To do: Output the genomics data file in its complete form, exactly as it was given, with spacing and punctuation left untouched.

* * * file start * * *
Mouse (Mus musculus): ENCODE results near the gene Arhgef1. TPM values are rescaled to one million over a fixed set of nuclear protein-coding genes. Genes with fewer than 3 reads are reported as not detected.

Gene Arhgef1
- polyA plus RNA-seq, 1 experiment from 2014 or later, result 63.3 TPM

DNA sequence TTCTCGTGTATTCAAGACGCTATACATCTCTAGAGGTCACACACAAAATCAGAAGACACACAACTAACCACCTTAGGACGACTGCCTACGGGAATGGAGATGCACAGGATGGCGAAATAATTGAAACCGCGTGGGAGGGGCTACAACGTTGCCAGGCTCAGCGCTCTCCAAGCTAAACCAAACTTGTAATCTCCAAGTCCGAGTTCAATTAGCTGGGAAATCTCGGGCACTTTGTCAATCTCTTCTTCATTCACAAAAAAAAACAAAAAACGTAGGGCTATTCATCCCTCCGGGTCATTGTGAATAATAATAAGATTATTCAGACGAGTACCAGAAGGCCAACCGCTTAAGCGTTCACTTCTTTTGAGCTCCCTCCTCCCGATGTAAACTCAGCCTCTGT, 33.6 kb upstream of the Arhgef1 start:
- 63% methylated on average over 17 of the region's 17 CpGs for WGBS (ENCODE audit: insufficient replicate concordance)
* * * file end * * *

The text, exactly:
Mouse (Mus musculus): ENCODE results near the gene Arhgef1. TPM values are rescaled to one million over a fixed set of nuclear protein-coding genes. Genes with fewer than 3 reads are reported as not detected.

Gene Arhgef1
- polyA plus RNA-seq, 1 experiment from 2014 or later, result 63.3 TPM

DNA sequence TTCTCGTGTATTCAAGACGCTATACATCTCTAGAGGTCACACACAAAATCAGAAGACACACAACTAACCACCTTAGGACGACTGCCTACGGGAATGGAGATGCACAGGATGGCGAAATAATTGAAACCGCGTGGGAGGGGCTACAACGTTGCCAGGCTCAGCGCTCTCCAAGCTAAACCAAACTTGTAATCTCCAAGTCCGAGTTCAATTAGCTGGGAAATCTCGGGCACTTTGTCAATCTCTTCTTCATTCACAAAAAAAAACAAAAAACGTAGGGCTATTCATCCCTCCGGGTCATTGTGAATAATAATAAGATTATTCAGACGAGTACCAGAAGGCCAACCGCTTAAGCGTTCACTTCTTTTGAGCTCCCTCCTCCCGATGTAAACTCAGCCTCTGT, 33.6 kb upstream of the Arhgef1 start:
- 63% methylated on average over 17 of the region's 17 CpGs for WGBS (ENCODE audit: insufficient replicate concordance)